If language is such a poor medium for formulating the dynamics of inner experience, are there other places we might look for a more adequate formulation of the phenomena that are the objects of psychological inquiry?  It was Langer’s thesis that “a naive but intimate and expert knowledge” (1967, 64) of the dynamics of conscious mental life can be found in works of art, which she defined as “perceptible forms expressive of human feeling” (1962, 84). “Feeling is like the dynamic and rhythmic structures created by artists” (1967, 64), where the realm of art is taken to include “painting, sculpture, architecture, music, dance, literature, drama, and film” (1962, 84).

Although only a scattering of evidence is currently available to support it, I would like to suggest that Langer’s thesis is nevertheless worthy of serious consideration.  The scientific study of consciousness is still in its infancy, and, as Langer observed, we must be careful not to jeopardize the growth of knowledge by “denying to our researches the free play which belongs to brain children as well as to animal and human infants” (1967, 53).  If the products of artistic creation might indeed offer resources for the investigation of consciousness that we may have overlooked, we should at least be willing to open the question for discussion.  Perhaps this will encourage the kind of creative philosophical and empirical work that would be needed to explore the question further.

In Langer’s definition of art, three terms require special attention: feeling, form, and expression.  To begin with feeling, it is important to emphasize that Langer uses the term in the broadest possible sense, as a generic term for conscious experience.  Early in The Principles of Psychology James discussed the need for “some general term by which to designate all states of consciousness merely as such, and apart from their particular quality or cognitive function” (185).  He considered “thought” to be “by far the best word to use” (186), but he acknowledged the difficulty of extending the term to cover sensations, and concluded that “in this quandary we can make no definitive choice. . . . My own partiality is for either FEELING or THOUGHT. . . . I shall probably often use both words in a wider sense than usual,” to refer to “mental states at large, irrespective of their kind” (186).  Langer’s choice of the term “feeling” can be seen as an attempt to deal with the same problem, for she stated unequivocally that she intended the term to refer to “what is sometimes called ‘inner life,’ ‘subjective reality,’ [or] ‘consciousness’” (1957b, 112)—to whatever can be said to enter conscious experience, from “the sensibility of very low animals [to] the whole realm of human awareness and thought” (1967, 55).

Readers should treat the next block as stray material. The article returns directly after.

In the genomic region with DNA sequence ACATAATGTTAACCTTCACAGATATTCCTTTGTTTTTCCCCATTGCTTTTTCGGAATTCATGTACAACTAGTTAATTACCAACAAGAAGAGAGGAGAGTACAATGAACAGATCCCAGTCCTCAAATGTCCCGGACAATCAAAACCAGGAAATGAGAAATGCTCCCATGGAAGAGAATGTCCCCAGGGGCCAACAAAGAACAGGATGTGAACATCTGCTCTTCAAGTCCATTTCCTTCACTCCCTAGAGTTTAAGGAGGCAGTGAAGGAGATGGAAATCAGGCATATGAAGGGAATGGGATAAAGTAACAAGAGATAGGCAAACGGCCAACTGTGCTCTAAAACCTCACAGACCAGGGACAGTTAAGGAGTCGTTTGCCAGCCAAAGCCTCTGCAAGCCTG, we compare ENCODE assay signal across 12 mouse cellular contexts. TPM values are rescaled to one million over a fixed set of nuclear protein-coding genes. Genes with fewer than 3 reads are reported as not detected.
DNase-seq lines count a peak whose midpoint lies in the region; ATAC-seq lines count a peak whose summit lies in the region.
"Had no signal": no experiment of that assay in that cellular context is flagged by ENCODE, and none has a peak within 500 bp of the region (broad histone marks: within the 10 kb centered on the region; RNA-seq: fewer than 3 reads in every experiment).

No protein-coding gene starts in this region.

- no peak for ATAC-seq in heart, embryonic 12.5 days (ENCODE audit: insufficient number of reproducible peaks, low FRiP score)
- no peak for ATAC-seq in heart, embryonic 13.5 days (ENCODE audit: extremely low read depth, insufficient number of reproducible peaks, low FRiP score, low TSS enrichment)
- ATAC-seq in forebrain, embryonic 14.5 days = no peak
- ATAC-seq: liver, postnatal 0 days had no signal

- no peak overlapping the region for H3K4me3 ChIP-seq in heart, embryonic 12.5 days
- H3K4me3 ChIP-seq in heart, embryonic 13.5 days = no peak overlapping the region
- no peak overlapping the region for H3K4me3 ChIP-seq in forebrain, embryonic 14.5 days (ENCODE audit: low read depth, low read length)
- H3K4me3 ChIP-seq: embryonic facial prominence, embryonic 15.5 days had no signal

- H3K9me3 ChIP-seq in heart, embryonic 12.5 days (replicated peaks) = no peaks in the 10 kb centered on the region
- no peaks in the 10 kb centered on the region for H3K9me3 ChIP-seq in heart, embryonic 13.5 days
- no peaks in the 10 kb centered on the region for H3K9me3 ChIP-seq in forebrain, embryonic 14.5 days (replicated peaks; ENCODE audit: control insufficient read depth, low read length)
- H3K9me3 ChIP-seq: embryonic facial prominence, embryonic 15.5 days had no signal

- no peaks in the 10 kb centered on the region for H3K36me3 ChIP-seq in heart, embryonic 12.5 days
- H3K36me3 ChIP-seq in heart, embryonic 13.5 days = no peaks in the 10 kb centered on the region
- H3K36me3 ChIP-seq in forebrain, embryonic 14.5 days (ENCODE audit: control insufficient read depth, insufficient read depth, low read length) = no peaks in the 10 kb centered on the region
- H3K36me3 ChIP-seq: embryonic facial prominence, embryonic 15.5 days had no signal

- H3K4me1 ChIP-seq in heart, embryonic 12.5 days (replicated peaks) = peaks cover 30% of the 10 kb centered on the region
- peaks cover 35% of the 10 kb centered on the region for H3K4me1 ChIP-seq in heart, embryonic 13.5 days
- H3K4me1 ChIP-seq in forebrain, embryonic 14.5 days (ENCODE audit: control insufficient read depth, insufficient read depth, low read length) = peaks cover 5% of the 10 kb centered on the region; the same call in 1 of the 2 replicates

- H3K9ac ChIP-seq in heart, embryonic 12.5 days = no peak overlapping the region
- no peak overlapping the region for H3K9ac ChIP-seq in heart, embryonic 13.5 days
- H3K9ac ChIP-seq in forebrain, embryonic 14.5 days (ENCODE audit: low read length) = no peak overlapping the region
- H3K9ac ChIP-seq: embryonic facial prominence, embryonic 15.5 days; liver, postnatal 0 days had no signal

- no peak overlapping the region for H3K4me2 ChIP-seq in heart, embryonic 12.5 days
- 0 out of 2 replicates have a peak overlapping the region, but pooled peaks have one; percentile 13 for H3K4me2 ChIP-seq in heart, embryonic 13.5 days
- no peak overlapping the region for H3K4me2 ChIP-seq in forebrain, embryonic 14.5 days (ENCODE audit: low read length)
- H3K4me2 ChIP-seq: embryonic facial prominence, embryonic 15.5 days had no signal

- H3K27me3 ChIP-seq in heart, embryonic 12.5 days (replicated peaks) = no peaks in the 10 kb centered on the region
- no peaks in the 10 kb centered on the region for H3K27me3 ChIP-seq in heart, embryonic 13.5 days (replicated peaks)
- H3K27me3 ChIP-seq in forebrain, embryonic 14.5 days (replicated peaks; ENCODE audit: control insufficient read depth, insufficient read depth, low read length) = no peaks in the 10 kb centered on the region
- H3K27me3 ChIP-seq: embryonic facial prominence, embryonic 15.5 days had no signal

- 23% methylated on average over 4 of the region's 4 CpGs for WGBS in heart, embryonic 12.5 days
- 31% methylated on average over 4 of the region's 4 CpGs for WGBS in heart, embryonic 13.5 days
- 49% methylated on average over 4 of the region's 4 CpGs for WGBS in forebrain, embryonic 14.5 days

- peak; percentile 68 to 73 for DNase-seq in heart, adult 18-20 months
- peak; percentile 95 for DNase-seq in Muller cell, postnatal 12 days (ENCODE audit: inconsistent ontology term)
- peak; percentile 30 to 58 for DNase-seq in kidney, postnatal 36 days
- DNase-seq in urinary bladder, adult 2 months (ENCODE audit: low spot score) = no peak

The term form, as Langer pointed out, is commonly used to refer to the shape of a thing, although we also speak of the forms of things that have no fixed shapes.  For example, when we “watch gnats weaving in the air, or flocks of birds wheeling overhead” (1962, 86), or a “funnel of water or dust screwing upward in a whirlwind” (1957b, 18), we are seeing dynamic forms, which are forms made by motion.  In its most general sense, then, a form is a complex relational structure—”a whole resulting from the relation of mutually dependent factors, or more precisely, the way the whole is put together” (1957b, 16).  In the case of a painting, for example, “a visible, individual form [is] produced by the interaction of colors, lines, surfaces, lights and shadows” (1957b, 128), or whatever else enters into the specific work.  In a dance or a musical composition, the form is transient and dynamic, but no less complex.  And in literary works, the form is given to imagination, as a “passage of purely imaginary, apparent events” (1962, 86).

The special sense in which Langer considered works of art to express feeling must also be clearly understood.  Crying is often said to be an expression of sadness or grief, and laughter an expression of high spirits.  If a work of art were expressive of feeling in this sense, Langer argued, it would be a symptomatic expression of the artist’s currently felt feelings—”a confessional [or] a frozen tantrum” (1957b, 26).  But as Langer used the term in speaking of works of art, expression is to be taken in the sense of presentation, as when we say that a sentence presents or expresses an idea:

If an idea is clearly conveyed by means of symbols we say it is well expressed.  A person may work for a long time to give his statement the best possible form, to find the exact words for what he means to say, and to carry his account or his argument most directly from one point to another.  But a discourse so worked out is certainly not a spontaneous reaction. (1962, 87)